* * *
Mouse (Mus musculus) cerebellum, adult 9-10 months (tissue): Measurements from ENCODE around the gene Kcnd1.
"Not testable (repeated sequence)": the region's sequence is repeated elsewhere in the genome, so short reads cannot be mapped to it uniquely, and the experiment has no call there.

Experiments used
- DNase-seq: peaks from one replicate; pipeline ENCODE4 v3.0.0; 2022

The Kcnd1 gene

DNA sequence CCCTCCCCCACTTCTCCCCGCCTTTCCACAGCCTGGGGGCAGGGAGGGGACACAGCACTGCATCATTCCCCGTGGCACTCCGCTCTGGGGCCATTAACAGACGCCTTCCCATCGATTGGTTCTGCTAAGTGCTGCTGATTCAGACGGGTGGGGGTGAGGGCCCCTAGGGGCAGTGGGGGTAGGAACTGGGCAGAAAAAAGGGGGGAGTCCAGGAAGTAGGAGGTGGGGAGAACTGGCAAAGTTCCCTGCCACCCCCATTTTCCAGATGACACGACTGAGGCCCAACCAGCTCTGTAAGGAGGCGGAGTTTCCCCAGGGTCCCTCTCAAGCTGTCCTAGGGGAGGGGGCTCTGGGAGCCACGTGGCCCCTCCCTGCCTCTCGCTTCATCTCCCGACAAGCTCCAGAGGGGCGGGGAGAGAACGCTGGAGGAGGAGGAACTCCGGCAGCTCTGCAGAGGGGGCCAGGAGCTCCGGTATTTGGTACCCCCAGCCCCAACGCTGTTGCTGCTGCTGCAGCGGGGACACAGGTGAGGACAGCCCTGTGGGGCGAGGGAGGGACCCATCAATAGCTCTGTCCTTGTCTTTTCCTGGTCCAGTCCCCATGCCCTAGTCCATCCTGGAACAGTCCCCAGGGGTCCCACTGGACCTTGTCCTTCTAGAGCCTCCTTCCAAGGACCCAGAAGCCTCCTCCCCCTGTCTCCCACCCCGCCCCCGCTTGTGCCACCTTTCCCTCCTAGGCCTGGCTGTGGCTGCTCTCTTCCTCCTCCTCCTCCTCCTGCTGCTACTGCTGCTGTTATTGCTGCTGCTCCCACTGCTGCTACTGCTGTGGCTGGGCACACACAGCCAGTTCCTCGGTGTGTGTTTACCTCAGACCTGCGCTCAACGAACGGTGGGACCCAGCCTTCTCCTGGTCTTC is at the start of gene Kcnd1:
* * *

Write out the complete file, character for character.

Mouse (Mus musculus) cerebellum, adult 9-10 months (tissue): Measurements from ENCODE around the gene Kcnd1.
"Not testable (repeated sequence)": the region's sequence is repeated elsewhere in the genome, so short reads cannot be mapped to it uniquely, and the experiment has no call there.

Experiments used
- DNase-seq: peaks from one replicate; pipeline ENCODE4 v3.0.0; 2022

The Kcnd1 gene

DNA sequence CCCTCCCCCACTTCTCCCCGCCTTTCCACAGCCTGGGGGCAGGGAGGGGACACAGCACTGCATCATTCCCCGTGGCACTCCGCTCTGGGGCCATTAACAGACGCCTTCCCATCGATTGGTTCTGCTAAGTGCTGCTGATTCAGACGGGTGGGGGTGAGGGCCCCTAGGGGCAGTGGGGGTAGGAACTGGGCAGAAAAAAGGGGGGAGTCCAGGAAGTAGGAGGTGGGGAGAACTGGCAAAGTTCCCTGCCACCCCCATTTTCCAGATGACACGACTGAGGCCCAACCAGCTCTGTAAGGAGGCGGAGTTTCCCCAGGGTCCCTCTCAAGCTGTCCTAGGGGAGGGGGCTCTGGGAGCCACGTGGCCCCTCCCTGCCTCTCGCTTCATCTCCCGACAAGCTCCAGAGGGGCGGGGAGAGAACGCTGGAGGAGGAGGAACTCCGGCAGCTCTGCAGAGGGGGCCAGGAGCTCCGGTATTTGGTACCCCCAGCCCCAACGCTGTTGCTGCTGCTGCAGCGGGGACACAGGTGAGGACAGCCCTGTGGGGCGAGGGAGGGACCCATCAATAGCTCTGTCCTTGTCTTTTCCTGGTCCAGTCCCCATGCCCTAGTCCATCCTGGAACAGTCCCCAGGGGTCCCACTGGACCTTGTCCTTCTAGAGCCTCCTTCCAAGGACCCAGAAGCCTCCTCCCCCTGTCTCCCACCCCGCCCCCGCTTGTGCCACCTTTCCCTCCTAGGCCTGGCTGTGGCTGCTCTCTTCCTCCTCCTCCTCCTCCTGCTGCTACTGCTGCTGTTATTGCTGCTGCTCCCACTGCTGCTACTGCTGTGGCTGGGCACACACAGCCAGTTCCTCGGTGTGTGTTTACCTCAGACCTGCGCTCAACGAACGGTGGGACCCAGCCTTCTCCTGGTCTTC is at the start of gene Kcnd1: